None of us likes to fail, yet we all know in our minds and hearts that we can’t truly learn without it. J.K. Rowling was mid-divorce and, in her words, “as poor as it is possible to be in modern Britain, without being homeless,” when someone finally decided to publish her book about a boy wizard. Steve Jobs was originally fired from his own company. Albert Einstein got expelled from school. If you accept that we all fail sometimes, you can turn it into something worthwhile for yourself.
- Have the right attitude. If you allow failure to derail you or think of it as pointing out a character flaw, you’ll continue feeling stuck in a quagmire of your own making. Rather than looking at failure as a reflection of your lack of ability, look at it as an opportunity for growth. So rather than throwing yourself a pity party, view it as a chance to show a positive attitude, which you can control. Anything worth achieving comes through repeated practice, reexamination and effort.
- Remember to focus on the process. If we only look at the results, we’ll have a skewed view of success. Say you have a goal to lose 20 pounds in six months and you only lose ten. Have you failed? Perhaps you didn’t meet your exact goal, but if the process got you exercising regularly and eating more mindfully and healthily, you managed to instill positive habits that will eventually help you lose the rest of that weight, or find a new definition of “healthy.” You can also look back and see what you might do differently for the next six months. Focusing on each step allows you to be more mindful as well, a key to success.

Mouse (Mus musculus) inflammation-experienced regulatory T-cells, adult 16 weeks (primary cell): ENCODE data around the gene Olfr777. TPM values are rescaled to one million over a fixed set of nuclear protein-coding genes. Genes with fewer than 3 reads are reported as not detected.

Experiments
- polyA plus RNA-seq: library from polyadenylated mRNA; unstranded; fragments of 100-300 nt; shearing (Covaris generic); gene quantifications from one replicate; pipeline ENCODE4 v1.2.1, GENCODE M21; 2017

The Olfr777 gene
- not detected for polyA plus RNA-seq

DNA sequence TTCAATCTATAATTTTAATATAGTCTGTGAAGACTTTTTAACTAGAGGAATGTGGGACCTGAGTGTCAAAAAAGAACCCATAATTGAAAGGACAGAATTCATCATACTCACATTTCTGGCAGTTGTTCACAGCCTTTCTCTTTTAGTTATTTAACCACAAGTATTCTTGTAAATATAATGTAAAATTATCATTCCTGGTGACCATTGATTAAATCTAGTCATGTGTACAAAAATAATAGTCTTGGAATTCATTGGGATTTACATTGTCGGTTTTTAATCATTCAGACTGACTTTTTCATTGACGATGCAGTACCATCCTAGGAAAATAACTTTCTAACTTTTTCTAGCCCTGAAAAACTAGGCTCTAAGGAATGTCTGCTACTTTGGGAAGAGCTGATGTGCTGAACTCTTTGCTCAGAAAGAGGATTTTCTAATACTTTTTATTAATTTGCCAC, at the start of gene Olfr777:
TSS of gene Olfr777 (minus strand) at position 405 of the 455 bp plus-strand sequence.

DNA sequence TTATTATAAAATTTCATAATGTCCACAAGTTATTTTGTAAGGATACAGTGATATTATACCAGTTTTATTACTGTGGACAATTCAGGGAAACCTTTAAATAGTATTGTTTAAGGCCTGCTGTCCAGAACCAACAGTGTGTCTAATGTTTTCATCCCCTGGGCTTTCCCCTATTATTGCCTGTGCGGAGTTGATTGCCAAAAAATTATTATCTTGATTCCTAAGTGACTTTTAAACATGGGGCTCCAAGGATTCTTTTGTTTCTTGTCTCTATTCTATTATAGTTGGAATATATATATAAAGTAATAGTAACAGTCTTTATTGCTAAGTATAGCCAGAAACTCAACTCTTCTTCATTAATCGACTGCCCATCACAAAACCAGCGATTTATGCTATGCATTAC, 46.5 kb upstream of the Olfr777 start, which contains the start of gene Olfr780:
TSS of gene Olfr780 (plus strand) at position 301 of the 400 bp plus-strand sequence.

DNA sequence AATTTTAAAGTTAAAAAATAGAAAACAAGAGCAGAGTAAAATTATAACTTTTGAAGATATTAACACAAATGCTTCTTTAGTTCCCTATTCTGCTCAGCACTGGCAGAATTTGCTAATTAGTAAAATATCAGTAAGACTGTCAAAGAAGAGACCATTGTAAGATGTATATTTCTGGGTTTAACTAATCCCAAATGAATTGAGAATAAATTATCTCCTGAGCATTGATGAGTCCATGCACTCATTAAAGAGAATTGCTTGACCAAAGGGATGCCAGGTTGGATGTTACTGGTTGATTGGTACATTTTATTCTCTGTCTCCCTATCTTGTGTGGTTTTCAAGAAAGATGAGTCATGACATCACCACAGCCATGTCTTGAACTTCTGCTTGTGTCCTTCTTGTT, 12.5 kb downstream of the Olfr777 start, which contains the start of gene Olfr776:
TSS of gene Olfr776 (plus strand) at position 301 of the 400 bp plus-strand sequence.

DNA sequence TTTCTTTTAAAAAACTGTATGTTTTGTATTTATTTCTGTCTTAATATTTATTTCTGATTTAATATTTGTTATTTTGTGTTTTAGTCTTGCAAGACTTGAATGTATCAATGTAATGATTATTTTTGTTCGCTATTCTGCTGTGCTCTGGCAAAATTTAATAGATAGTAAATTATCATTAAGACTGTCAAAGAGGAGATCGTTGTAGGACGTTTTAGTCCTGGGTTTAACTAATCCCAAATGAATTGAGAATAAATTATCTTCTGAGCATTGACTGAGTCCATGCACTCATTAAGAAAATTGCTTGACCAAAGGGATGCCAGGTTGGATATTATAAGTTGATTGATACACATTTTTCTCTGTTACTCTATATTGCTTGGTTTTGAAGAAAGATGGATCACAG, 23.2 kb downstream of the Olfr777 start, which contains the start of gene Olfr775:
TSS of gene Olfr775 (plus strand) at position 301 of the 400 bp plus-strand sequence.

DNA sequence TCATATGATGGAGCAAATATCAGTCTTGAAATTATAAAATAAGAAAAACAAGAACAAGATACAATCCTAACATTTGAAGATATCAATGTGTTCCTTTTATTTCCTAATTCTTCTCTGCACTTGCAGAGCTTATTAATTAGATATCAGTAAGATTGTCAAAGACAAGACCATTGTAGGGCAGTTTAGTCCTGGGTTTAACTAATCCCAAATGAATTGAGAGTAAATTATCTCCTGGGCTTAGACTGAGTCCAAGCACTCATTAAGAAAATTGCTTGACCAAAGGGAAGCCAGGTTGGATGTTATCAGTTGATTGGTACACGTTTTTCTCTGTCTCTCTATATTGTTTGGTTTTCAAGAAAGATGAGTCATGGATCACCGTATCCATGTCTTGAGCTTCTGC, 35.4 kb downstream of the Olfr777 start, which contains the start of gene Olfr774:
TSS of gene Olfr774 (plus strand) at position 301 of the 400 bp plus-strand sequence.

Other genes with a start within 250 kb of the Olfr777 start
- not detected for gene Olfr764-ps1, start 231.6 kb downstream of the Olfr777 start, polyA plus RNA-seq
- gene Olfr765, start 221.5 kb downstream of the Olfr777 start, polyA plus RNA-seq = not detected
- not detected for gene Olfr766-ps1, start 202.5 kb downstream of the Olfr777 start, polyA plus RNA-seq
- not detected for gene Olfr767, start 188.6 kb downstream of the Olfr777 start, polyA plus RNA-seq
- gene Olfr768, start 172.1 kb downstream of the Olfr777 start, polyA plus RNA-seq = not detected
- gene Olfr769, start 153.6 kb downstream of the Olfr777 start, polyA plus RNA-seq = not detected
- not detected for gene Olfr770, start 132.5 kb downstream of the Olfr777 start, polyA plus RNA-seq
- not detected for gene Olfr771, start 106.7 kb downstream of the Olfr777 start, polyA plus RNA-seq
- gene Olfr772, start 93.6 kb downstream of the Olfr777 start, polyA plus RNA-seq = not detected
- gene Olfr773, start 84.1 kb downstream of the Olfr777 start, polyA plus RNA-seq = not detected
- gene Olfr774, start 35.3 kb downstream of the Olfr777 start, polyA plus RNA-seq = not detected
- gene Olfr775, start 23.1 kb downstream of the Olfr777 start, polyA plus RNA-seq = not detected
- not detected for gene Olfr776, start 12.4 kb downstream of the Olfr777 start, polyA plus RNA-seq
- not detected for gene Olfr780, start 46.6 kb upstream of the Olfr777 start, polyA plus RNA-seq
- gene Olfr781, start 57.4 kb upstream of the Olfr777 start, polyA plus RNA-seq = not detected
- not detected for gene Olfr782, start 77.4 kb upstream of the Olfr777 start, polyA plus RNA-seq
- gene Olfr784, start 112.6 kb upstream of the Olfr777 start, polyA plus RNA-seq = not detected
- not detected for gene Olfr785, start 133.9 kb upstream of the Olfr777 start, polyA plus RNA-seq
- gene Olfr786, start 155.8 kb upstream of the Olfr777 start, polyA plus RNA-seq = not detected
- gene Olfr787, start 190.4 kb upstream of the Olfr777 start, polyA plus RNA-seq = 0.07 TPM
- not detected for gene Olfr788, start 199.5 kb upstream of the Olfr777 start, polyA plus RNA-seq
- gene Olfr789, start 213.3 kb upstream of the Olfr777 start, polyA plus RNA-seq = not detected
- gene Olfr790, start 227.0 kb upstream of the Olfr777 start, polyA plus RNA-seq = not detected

- Understand what you can and cannot control. Go back to the Serenity Prayer: “Grant me the serenity to accept the things I cannot change, the courage to change the things I can, and the wisdom to know the difference.” Most of us rarely have as much control as we’d like; too many outside circumstances exist to control all the outcomes. Yet, as referenced above, we all have the ability to control how we react to failure. Our reactions define how far we’ll go forward and whether we’ll learn from our mistakes or not. Knowing this allows us to step back, rethink, make changes and possibly redefine our definition of success (and failure).
The only true failure comes from doing nothing. Even doing something imperfectly allows us the opportunity to stop and see where we can adjust and move forward. To find success in your health and wellness, visit the medical staffing experts at Medical Professionals.